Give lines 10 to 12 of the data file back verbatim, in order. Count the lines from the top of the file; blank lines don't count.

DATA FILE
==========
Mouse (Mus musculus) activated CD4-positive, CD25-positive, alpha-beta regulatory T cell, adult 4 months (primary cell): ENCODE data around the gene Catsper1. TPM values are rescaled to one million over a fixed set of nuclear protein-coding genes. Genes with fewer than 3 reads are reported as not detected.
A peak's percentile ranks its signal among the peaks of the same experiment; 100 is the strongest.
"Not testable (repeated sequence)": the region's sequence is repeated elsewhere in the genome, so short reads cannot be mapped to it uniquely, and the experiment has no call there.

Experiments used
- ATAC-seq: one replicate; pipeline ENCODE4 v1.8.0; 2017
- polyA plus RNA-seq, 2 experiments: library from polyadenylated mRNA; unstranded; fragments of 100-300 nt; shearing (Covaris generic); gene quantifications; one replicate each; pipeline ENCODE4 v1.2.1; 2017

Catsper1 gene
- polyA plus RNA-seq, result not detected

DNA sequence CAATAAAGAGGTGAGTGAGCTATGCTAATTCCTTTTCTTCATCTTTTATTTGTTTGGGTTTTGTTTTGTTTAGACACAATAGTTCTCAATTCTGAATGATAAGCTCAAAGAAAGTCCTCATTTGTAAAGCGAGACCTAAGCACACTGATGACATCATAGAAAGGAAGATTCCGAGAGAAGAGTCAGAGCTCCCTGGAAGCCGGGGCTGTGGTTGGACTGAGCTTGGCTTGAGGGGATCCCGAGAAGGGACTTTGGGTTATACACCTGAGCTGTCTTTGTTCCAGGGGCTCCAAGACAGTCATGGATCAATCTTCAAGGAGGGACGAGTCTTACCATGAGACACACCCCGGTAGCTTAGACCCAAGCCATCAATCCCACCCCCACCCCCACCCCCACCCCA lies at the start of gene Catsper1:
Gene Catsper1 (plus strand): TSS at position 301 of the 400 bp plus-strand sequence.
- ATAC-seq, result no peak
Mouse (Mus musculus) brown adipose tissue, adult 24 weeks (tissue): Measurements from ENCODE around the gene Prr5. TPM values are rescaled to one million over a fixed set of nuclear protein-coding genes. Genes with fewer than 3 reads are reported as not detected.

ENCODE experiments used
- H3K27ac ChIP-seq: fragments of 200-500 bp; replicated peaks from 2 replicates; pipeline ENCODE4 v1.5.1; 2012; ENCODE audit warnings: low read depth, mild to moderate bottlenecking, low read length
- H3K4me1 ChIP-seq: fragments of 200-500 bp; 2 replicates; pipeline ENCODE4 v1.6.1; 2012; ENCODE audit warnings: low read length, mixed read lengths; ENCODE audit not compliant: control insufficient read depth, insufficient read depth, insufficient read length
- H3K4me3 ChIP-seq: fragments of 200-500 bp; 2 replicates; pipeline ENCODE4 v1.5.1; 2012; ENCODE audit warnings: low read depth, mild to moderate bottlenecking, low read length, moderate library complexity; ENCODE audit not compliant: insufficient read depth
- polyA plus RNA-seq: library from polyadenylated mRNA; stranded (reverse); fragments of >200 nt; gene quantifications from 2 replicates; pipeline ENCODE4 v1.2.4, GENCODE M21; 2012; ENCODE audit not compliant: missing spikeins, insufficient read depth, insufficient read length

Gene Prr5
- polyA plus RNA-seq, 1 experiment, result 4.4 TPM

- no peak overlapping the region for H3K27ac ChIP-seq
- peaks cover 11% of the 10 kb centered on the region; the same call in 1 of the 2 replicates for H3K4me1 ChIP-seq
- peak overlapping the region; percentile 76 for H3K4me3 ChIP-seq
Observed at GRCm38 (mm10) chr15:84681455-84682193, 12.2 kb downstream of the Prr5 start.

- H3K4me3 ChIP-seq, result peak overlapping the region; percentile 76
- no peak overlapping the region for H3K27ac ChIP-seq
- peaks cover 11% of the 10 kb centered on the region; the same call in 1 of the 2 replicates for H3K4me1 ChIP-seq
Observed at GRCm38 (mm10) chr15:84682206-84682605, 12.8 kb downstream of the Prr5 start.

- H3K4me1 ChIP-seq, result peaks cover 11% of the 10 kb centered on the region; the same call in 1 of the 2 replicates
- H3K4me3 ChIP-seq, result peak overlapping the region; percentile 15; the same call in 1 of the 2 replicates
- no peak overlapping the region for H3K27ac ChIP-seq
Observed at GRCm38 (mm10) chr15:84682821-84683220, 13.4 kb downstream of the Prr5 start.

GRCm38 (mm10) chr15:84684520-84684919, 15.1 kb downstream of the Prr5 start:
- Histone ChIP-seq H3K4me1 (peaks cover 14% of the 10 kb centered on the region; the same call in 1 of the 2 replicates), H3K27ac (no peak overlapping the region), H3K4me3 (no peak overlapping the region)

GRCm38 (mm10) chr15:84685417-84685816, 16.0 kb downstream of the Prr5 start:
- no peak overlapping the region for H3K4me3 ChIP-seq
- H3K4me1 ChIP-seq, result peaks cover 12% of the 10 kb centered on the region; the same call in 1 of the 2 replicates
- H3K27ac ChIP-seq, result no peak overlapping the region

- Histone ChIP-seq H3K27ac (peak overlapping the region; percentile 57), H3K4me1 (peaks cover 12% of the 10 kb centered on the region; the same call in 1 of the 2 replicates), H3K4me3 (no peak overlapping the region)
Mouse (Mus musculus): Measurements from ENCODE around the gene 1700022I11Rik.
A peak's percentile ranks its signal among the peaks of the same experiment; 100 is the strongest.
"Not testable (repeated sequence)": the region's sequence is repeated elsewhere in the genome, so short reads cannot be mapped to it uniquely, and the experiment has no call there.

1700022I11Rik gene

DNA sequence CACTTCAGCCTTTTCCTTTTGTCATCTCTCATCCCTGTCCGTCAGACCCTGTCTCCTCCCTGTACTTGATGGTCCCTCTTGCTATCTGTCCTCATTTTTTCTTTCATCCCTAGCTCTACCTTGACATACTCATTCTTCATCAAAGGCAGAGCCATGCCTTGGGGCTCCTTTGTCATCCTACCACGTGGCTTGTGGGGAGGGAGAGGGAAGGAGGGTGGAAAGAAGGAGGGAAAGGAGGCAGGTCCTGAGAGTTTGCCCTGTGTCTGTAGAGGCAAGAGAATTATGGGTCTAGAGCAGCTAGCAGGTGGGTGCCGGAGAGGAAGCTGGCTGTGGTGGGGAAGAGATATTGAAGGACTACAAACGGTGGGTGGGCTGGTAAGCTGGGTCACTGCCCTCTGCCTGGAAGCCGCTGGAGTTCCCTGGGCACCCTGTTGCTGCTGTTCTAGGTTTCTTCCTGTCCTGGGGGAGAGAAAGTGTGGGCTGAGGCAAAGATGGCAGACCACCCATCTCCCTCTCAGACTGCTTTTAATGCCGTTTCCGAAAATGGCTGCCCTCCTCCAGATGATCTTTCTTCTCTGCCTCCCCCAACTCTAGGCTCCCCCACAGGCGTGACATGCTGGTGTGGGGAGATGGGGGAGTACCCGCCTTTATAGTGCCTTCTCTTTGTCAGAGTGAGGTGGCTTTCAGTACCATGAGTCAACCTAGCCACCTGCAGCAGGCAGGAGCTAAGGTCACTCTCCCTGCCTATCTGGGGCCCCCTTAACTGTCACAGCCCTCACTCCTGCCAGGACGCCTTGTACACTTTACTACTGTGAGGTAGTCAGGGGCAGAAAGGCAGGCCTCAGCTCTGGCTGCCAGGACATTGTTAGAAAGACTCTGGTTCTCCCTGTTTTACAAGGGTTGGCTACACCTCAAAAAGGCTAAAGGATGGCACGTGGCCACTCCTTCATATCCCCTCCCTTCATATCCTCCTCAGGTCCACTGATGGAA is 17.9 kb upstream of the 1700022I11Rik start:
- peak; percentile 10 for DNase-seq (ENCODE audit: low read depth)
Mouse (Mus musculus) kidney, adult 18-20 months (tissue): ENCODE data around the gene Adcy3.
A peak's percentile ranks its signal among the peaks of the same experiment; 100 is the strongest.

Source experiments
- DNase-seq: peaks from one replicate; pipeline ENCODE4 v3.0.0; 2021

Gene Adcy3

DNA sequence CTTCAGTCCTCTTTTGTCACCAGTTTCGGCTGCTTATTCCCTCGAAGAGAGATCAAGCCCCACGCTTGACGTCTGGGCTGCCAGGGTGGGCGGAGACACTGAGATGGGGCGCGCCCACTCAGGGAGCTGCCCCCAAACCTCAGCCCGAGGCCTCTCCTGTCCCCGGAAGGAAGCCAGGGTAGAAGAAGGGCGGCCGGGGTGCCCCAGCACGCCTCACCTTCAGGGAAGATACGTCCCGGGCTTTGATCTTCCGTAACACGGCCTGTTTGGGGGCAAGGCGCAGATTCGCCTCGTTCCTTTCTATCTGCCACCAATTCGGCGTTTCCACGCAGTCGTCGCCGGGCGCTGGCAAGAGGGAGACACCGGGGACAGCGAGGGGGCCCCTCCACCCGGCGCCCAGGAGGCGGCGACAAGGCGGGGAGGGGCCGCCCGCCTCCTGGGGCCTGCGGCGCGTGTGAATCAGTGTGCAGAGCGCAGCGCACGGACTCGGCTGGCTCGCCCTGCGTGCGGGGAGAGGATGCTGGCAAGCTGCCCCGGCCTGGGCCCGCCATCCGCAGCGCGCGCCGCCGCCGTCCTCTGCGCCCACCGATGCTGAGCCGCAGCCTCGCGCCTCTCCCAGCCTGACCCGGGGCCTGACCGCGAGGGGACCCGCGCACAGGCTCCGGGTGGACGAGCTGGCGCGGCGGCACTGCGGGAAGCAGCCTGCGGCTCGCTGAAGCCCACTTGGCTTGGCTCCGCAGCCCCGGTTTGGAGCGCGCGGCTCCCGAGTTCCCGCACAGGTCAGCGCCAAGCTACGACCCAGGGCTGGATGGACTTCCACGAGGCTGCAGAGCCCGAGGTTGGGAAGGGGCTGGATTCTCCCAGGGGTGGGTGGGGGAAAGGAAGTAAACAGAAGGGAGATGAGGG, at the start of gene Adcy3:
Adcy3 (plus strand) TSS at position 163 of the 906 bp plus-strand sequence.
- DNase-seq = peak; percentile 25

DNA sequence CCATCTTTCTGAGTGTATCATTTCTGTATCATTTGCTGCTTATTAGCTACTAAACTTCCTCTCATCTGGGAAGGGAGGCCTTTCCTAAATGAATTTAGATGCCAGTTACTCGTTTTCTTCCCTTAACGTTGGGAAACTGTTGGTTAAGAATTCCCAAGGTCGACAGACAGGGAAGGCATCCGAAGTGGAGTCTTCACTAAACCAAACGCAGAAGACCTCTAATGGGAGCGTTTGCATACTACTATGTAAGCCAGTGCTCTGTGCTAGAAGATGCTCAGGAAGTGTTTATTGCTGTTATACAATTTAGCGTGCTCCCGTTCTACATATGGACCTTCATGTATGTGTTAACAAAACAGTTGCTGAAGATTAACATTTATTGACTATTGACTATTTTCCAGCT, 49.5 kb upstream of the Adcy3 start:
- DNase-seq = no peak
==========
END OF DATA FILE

Gene Catsper1 (plus strand): TSS at position 301 of the 400 bp plus-strand sequence.
- ATAC-seq, result no peak
Mouse (Mus musculus) brown adipose tissue, adult 24 weeks (tissue): Measurements from ENCODE around the gene Prr5. TPM values are rescaled to one million over a fixed set of nuclear protein-coding genes. Genes with fewer than 3 reads are reported as not detected.